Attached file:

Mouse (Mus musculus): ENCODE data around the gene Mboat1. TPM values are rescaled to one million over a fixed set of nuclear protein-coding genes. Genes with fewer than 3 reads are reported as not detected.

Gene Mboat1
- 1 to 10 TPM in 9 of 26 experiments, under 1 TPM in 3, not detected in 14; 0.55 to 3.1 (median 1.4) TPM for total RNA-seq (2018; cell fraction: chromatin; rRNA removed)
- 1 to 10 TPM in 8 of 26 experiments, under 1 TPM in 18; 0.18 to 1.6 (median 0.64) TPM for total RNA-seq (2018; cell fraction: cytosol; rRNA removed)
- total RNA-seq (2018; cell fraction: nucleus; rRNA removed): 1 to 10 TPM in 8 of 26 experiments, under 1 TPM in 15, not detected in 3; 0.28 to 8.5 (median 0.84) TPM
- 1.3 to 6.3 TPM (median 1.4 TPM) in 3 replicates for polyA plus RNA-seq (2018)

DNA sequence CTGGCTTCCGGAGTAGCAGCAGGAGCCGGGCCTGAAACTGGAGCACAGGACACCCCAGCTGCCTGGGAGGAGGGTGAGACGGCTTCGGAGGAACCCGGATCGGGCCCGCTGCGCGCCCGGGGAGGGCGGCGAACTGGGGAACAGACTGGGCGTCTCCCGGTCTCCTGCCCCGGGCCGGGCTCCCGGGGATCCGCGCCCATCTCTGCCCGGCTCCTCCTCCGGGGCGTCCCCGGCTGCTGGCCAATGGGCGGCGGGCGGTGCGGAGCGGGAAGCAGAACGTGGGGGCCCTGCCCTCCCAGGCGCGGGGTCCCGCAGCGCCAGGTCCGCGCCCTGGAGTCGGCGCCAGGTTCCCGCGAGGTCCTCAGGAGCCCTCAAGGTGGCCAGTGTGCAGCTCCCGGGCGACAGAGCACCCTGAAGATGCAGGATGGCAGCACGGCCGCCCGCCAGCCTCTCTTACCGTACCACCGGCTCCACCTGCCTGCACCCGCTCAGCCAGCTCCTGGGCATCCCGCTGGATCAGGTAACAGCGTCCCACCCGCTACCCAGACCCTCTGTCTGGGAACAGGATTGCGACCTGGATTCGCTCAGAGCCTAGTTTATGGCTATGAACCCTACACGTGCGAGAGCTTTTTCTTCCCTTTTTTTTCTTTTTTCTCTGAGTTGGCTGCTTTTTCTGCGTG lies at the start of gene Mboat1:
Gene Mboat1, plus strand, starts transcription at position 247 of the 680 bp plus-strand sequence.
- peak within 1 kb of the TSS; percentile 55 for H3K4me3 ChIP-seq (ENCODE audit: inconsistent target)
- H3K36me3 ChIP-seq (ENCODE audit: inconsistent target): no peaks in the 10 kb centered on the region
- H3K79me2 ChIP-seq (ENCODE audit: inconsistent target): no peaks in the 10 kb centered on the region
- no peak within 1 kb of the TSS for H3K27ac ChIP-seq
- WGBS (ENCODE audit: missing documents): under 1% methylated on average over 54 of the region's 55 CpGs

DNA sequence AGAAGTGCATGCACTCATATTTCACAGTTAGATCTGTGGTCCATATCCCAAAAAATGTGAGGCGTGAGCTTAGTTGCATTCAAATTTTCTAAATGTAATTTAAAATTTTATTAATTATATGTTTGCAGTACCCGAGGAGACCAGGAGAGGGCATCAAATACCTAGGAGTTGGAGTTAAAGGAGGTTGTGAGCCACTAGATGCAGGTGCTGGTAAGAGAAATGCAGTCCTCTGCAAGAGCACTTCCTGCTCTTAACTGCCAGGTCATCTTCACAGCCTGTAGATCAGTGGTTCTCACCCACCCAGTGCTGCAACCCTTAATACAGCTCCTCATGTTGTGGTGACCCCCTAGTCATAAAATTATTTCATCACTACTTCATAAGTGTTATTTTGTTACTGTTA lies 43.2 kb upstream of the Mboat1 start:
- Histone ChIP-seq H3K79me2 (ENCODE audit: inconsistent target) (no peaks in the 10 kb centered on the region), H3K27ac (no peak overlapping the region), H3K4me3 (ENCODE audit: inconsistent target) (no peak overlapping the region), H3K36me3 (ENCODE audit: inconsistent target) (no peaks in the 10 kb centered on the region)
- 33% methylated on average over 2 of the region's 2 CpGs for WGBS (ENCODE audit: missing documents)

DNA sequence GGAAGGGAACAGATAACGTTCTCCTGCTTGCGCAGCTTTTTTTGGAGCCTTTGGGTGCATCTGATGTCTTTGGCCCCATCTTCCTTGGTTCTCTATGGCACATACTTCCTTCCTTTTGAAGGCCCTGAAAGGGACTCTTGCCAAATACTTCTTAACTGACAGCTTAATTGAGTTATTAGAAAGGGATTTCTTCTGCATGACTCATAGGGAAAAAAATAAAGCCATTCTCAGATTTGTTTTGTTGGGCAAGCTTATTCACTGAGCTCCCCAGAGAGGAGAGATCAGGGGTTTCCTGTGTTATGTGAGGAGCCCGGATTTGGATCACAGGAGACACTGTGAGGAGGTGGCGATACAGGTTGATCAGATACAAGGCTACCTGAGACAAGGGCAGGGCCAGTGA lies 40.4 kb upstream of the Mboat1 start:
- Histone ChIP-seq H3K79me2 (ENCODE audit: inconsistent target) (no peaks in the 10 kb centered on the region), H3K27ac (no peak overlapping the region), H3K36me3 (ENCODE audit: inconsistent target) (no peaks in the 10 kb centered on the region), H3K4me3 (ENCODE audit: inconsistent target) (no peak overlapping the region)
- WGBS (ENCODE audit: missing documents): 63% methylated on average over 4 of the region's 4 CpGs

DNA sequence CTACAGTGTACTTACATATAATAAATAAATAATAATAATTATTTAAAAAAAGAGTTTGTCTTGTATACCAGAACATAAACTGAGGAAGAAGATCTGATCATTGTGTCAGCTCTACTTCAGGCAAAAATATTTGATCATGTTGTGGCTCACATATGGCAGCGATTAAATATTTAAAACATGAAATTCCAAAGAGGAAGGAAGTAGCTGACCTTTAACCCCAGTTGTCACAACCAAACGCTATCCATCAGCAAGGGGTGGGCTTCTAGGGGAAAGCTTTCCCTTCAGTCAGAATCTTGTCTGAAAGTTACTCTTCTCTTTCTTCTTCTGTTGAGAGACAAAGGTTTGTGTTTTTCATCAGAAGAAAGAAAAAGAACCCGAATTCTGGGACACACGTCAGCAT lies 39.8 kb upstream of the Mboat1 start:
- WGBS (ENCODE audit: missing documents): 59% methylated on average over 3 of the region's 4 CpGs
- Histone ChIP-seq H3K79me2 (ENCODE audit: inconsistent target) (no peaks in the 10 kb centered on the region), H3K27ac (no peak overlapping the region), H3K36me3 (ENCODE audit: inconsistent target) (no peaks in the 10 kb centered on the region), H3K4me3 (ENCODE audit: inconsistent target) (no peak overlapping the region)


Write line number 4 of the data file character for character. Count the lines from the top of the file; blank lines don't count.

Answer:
- 1 to 10 TPM in 8 of 26 experiments, under 1 TPM in 18; 0.18 to 1.6 (median 0.64) TPM for total RNA-seq (2018; cell fraction: cytosol; rRNA removed)